German-Spanish inheritance law

Inheritance law for a German/Spanish couple

Mixed-national married couples should know that questions of matrimonial property law also play a central role in determining the inheritance quotas. The matrimonial property regimes such as community of accrued gains, separation of property or community of accrued gains under Spanish law have different effects on the inheritance quotas.

For marriages entered into since 29.01.2019, the EU Regulation on Matrimonial Property Regimes (EUTMR) applies.

This regulation governs which matrimonial property law is to be applied when a marriage is concluded abroad. The basic rule is that the law of the country in which the spouses have their first common habitual residence applies. If there is no common residence, the law of the nationality of both spouses applies. If there is also a lack of common residence, the law of the country with which the spouses are most closely connected at the time of the marriage applies.

Choices of law made after this date are governed exclusively by the Brussels I Regulation. For marriages concluded before 29.01.2019, the previous private international law applies. However, it is possible to make a choice of law, which is then again governed by the Brussels I Regulation (for more information on the Brussels I Regulation, click here).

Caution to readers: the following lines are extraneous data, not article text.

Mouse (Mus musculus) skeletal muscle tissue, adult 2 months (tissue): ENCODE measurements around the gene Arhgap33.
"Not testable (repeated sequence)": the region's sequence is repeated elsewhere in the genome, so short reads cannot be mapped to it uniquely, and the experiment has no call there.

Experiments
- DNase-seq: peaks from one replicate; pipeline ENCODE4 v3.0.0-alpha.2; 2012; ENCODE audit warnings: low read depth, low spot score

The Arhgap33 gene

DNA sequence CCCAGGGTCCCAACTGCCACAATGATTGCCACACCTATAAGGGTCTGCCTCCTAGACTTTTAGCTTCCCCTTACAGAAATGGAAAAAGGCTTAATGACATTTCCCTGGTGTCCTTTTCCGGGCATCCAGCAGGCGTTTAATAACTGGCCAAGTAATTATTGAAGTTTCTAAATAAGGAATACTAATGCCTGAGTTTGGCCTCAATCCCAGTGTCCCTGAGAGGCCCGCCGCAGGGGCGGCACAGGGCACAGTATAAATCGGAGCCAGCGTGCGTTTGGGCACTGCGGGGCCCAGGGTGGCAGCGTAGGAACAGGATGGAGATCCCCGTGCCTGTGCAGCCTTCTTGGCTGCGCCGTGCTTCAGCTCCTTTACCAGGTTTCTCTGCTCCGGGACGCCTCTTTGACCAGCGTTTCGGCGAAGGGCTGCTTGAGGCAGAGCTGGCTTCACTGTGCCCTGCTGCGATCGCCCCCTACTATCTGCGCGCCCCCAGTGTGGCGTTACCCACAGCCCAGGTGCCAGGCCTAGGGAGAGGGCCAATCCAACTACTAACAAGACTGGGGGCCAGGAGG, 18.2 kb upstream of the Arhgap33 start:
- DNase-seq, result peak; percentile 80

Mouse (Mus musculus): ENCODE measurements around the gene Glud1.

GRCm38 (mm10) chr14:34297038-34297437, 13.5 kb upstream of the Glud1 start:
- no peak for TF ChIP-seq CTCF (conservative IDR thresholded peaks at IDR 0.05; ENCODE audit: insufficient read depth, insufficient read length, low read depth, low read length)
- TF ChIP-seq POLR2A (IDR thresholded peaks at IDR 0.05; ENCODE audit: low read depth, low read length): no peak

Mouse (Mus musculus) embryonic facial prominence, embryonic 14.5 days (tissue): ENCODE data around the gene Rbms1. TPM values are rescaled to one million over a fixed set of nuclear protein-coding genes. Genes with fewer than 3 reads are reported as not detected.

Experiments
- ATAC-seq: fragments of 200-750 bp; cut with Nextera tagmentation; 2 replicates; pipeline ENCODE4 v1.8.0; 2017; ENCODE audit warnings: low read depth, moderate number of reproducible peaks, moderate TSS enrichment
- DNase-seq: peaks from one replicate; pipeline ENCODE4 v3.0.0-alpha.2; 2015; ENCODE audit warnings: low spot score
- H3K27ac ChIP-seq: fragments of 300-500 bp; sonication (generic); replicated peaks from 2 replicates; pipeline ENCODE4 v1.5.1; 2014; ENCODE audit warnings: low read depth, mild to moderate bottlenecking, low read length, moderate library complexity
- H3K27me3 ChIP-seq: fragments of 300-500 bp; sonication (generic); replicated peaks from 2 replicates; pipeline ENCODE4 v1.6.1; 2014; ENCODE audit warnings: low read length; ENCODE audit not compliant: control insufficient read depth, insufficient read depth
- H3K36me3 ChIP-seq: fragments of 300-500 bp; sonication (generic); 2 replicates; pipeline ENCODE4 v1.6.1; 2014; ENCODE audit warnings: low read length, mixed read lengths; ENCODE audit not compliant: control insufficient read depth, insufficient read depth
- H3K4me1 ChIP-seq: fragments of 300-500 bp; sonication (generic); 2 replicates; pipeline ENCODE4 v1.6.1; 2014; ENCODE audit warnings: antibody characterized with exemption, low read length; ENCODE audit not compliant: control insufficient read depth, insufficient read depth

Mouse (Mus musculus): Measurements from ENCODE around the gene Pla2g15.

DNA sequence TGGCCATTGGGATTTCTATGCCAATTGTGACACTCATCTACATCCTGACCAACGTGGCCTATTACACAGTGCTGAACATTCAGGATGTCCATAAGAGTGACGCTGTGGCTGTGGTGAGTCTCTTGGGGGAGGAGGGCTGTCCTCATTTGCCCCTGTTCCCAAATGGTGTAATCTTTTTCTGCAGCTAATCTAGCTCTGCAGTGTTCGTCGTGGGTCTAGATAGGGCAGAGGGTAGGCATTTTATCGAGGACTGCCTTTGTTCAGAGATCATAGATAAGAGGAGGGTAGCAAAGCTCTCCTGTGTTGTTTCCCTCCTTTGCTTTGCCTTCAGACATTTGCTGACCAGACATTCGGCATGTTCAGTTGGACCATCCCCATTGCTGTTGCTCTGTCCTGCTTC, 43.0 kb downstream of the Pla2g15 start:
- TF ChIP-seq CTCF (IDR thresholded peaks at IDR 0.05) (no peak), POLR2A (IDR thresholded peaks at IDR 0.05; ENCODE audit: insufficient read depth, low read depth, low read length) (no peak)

There is a particular need for action if the applicable inheritance law does not coincide with the applicability of matrimonial property law. This can lead to problems when determining the inheritance quotas, as the provisions of matrimonial property law conflict with those of inheritance law.


The Spanish husband marries the German wife on 01.02.2019 in Germany and has his first common habitual residence with her there. The couple do not conclude a marriage contract with a choice of law. 

  • German matrimonial property law applies. In the absence of a marriage contract, the spouses are married under the statutory matrimonial property regime of community of accrued gains under German law.

The spouses change their habitual residence and move from Germany to Madrid/Spain and have two children. The German wife, who has her last habitual residence in Madrid/Spain, dies first without leaving a will.

  • Spanish inheritance law is applicable to the succession due to the last habitual residence. According to this law, the children inherit according to the statutory succession, whereas the spouse is only entitled to a usufructuary right to part of the inheritance.
  • This conflicts with the German regulation that in the event of the death of a spouse, the statutory inheritance share of the surviving spouse is increased by a quarter of the inheritance in accordance with Section 1371 (1) BGB. Spanish law does not recognize this flat-rate increase in inheritance rights, which in practice may lead to difficulties in obtaining a European Certificate of Succession with the correct quotas.


Skilful estate planning and the correct handling of the EU Inheritance Regulation and the Brussels I Regulation can achieve the results that the spouses envisage.

If, for example, the German-Spanish couple has their habitual residence in Germany, German inheritance law would apply to the Spanish spouse, as well as to the German spouse, based on the general rule. They can then even draw up a joint spouse's will (Berlin will), which would otherwise not be possible under general Spanish law.

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